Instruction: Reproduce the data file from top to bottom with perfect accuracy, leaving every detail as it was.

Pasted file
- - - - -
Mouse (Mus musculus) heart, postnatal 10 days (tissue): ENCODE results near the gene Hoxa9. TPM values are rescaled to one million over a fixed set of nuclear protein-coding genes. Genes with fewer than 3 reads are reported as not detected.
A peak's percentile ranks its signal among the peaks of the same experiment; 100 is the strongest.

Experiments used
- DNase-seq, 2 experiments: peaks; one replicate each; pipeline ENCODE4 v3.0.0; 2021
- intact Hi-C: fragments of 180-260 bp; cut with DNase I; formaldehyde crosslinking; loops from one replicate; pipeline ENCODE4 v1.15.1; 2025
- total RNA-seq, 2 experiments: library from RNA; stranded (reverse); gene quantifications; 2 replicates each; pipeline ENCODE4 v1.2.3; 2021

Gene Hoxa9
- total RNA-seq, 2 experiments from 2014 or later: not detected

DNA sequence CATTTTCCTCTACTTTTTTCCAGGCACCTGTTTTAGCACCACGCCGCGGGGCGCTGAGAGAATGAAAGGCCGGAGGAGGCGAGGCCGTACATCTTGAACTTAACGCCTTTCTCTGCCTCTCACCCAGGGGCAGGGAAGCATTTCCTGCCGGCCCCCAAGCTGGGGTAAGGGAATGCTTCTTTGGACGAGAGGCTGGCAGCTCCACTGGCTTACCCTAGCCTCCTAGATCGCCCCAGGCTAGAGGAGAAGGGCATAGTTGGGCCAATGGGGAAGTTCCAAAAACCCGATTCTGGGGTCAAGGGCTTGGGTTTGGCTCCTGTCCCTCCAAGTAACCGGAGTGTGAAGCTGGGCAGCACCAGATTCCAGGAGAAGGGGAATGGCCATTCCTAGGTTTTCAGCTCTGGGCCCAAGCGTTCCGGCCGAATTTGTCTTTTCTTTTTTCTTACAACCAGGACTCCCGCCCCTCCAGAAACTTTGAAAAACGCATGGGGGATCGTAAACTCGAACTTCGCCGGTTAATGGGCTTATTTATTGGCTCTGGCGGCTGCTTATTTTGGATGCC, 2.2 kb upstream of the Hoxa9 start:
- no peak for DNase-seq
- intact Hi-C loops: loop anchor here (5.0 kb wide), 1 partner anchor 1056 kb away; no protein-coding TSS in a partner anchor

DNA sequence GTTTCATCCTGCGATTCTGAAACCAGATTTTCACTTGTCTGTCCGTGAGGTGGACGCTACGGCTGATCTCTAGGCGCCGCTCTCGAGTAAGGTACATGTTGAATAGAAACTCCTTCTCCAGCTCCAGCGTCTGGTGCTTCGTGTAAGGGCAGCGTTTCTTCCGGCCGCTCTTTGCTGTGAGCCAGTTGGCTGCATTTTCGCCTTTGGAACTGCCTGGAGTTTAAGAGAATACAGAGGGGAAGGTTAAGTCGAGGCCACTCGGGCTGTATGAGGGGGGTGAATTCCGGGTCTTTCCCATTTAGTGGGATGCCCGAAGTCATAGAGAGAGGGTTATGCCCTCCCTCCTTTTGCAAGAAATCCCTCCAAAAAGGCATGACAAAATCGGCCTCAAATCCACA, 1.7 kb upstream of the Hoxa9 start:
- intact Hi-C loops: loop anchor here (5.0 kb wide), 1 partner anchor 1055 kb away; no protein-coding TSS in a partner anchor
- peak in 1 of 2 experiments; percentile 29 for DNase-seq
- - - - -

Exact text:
Mouse (Mus musculus) heart, postnatal 10 days (tissue): ENCODE results near the gene Hoxa9. TPM values are rescaled to one million over a fixed set of nuclear protein-coding genes. Genes with fewer than 3 reads are reported as not detected.
A peak's percentile ranks its signal among the peaks of the same experiment; 100 is the strongest.

Experiments used
- DNase-seq, 2 experiments: peaks; one replicate each; pipeline ENCODE4 v3.0.0; 2021
- intact Hi-C: fragments of 180-260 bp; cut with DNase I; formaldehyde crosslinking; loops from one replicate; pipeline ENCODE4 v1.15.1; 2025
- total RNA-seq, 2 experiments: library from RNA; stranded (reverse); gene quantifications; 2 replicates each; pipeline ENCODE4 v1.2.3; 2021

Gene Hoxa9
- total RNA-seq, 2 experiments from 2014 or later: not detected

DNA sequence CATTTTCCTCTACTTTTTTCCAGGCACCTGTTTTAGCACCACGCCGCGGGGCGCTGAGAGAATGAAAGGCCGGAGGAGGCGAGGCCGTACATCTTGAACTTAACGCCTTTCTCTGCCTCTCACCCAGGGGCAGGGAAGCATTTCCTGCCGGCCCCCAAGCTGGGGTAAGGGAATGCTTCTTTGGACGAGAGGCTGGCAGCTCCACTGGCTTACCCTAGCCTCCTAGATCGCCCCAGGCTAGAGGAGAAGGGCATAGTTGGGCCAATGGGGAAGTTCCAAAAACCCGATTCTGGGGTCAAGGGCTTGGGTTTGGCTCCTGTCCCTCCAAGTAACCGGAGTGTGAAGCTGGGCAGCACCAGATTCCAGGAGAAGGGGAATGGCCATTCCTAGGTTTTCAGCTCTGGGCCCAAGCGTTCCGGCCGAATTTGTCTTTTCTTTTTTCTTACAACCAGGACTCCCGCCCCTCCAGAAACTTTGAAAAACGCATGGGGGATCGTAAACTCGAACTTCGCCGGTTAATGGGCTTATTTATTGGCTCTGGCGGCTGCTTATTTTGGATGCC, 2.2 kb upstream of the Hoxa9 start:
- no peak for DNase-seq
- intact Hi-C loops: loop anchor here (5.0 kb wide), 1 partner anchor 1056 kb away; no protein-coding TSS in a partner anchor

DNA sequence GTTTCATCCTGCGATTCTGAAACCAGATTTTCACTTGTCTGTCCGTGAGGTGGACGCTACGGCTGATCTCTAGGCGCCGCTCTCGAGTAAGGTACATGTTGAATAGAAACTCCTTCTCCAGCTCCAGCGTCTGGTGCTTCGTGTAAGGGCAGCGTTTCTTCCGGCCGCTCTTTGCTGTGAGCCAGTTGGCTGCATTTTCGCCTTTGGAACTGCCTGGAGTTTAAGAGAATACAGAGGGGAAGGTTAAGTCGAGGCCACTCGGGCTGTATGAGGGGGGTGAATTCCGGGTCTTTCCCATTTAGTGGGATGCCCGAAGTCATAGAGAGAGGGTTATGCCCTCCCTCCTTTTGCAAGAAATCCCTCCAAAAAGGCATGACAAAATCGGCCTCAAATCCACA, 1.7 kb upstream of the Hoxa9 start:
- intact Hi-C loops: loop anchor here (5.0 kb wide), 1 partner anchor 1055 kb away; no protein-coding TSS in a partner anchor
- peak in 1 of 2 experiments; percentile 29 for DNase-seq